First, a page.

Osteosarcomas are highly metastatic cancers. Almost all cases of osteosarcoma will eventually develop metastasis. Most commonly metastasis develops in the lungs, however other sites such as other bones or abdominal organs are also possible. Even if metastasis can’t be detected at the time of diagnosis it is highly likely to develop in future. However dogs that have no visible signs of metastasis at diagnosis (based on scans) have a significantly better prognosis than those that already have signs of metastasis.
Osteosarcoma (OSA) is a malignant cancer arising within the bones from the malignant transformation of bone cells called osteoblasts. Osteoblasts normally function in the skeleton to produce bone. OSA is the most common primary bone cancer in dogs. OSA most commonly occurs is large and giant breed dogs, but any breed of dog can be affected. OSA can arise at any age.
Like other cancers, older dogs tend to get more OSAs, however it is one of the few cancers that is relatively common in younger dogs at around 1.5-2 years of age. The breeds at highest risk for developing OSA include Rottweilers, Greyhounds, Great Danes, Irish Wolfhounds, German Shepherd Dogs and Golden Retrievers.
The most common sites for OSA to develop is the limbs, however it can develop in any bone and rarely in non-bony tissues. Most dogs with OSA will initially present with a progressive lameness or pain associated with the tumour. As the tumour grows it weakens the bone and in some cases the first sign of the cancer is when the bone breaks, causing a sudden severe lameness.
Diagnostics for limb OSA in dogs
Often the first test performed is an X-ray of the affected leg. X-ray changes which are suggestive of an osteosarcoma include:
- Bone loss (called “osteolysis”)
- Abnormal bone formation (called “osteoproliferative change”)
A presumptive diagnosis of osteosarcoma is often made when a dog has: 1) a history consistent with osteosarcoma, and 2) X-ray changes in the bone suggestive of osteosarcoma.
Can be performed to plan treatment and give prognostic information
Scans of the lungs:
Chest X-rays are the most common type of scan performed and give a good overview of the lungs. A CT scan can also be performed which is more sensitive than X-rays at picking up nodules in the lungs (so nodules can be seen earlier than on X-rays).
Scans of the bones and abdomen
It is far more common for OSA to spread to the lungs than other sites, so these scans are less essential than the lung scans, however some osteosarcomas will spread to sites other than the lungs. So if we want to fully assess a dog we ideally also scan the bones (ribs, spine, and pelvis) and abdomen.
A CT scan is the best way to assess the bones and, especially for larger dogs, the abdominal organs. Alternatively X-rays of the bones of the chest (included in the X-ray of the lungs) and an ultrasound of the abdomen can be performed.
Scans of the OSA
These usually do not need to be repeated after the initial X-ray. Times when a repeat scan might be recommended include:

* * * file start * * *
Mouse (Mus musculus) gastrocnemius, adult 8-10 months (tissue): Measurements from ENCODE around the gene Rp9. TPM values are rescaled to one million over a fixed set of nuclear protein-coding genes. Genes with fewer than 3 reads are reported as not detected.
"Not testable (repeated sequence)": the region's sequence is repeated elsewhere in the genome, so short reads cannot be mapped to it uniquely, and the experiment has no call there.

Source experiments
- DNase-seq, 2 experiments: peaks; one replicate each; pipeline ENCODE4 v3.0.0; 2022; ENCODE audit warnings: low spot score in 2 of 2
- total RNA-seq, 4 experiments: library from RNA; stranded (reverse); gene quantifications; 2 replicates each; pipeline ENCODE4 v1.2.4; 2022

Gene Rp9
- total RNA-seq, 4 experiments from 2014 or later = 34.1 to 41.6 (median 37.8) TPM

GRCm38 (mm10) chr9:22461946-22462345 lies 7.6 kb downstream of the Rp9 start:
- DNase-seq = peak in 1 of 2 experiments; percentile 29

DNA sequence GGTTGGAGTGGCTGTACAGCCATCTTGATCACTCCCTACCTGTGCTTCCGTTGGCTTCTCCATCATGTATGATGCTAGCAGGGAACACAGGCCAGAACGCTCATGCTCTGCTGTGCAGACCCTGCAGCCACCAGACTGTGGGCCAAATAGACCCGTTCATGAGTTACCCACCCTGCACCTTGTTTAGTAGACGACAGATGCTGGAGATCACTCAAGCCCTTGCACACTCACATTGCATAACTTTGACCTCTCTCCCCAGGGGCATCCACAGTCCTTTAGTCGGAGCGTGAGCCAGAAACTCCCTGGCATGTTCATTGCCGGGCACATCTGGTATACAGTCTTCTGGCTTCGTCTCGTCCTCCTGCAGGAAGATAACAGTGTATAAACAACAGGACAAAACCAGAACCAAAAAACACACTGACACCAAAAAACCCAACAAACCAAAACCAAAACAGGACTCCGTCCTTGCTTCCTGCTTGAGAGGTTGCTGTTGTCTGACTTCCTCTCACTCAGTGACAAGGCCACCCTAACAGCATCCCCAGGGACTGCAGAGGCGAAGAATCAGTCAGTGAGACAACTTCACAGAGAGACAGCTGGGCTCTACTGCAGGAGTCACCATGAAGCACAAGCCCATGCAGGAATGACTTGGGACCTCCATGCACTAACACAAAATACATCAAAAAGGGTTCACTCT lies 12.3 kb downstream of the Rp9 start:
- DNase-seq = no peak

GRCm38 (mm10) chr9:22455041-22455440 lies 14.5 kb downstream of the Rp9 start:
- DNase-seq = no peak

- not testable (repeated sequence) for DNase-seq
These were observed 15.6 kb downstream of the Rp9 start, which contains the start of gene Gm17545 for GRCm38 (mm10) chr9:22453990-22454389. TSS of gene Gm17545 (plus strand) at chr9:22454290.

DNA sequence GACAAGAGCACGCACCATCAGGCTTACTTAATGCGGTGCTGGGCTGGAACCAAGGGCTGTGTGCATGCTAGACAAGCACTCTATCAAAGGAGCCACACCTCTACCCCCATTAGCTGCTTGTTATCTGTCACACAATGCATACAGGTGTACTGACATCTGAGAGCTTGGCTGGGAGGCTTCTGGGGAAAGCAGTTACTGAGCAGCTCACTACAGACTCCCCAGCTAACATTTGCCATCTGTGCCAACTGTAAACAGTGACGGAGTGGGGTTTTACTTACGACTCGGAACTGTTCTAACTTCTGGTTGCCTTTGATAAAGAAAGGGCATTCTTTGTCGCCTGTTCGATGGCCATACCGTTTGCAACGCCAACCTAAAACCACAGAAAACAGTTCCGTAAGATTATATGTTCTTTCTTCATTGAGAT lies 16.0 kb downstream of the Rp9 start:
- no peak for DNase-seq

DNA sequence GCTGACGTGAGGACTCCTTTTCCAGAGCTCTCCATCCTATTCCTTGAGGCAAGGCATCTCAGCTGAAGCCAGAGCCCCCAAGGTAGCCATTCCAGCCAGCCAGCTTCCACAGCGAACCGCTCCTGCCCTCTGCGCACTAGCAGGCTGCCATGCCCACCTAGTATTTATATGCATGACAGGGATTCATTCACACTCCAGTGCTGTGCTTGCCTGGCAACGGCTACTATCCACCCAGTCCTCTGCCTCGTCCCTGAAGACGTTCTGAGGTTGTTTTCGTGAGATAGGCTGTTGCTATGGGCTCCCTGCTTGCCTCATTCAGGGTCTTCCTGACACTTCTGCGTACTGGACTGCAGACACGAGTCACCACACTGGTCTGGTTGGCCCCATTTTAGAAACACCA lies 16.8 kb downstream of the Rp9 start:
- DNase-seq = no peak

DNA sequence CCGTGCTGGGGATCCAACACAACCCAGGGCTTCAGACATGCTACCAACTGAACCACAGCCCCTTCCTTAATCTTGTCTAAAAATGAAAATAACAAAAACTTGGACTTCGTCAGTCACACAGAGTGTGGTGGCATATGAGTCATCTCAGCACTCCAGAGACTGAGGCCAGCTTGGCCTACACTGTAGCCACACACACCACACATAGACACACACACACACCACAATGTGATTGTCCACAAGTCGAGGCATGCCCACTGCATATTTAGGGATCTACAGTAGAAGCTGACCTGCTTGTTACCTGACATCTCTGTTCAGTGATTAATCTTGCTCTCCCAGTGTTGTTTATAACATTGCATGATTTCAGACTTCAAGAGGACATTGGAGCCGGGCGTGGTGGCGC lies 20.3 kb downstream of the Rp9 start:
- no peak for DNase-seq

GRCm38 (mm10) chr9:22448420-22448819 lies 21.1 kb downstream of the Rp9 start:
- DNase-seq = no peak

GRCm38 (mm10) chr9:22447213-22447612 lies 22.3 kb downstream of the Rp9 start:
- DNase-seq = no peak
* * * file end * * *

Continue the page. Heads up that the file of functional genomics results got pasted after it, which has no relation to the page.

- The lameness suddenly gets worse and we want to check the bone for a fracture.
- If we are considering performing limb-sparing surgery we need to CT the limb to assess the extent of the cancer on the inside of the bone.
Fine needle aspirate of the mass
This may be performed to make sure the cells in the affected area look like osteosarcoma cells and not like some other rare cause of the bone changes (such as a different type of cancer or a bone infection). This test does not 100% confirm the diagnosis but is a screening test for rare diseases before the dog proceeds to treatment.
Routine blood tests
These are often recommended to assess the overall health of your pet, especially if surgery is being considered. These also give some prognostic information, as the level of “ALP” (a specific enzyme in the blood) can give some prognostic information if it is increased.
Treatment options for limb OSA in dogs
There are 2 main aims of treating osteosarcoma in dogs
1. Stop the pain from the mass within the bone
The most common way to do this is surgically removing the painful area of bone. This is the effective way of fixing the pain. For most osteosarcomas this involves amputation of the leg. This is the only option if the bone has fractured due to the tumour. Our canine patients function incredibly well after limb amputation. Most dogs able to be as active as before surgery.
A typical 3-legged dog
In rare cases we can consider “limb sparing surgery” which involves removing only part of the bone and replacing the bone with an implant.
2. Slow down the development of metastasis
This involves giving chemotherapy. Chemotherapy is most commonly used after surgery, once the surgical site has fully healed (usually ~2 weeks after surgery). This approximately doubles the survival time of dog compared to those who do not receive chemotherapy. The most common chemotherapy protocol involves giving a dose of IV chemotherapy once every 3 weeks for a total of 4-6 treatments. Most dogs tolerate this very well with few side effects.
In general, for dogs with tumours of the limbs that are treated with amputation:
- If metastasis is visible on scans before surgery, the average survival is ~2 months.
- If metastasis is not visible on scans, dogs treated with amputation alone have an average survival time of ~5 months before metastasis leads to euthanasia.
- If metastasis is not visible on scans, dogs treated with amputation AND chemotherapy alone have an average survival time of ~10 months before metastasis leads to euthanasia.
Dogs that do not have their cancer surgically removed will usually eventually be put to sleep because of worsening pain at the site of their cancer, usually within a few months of diagnosis.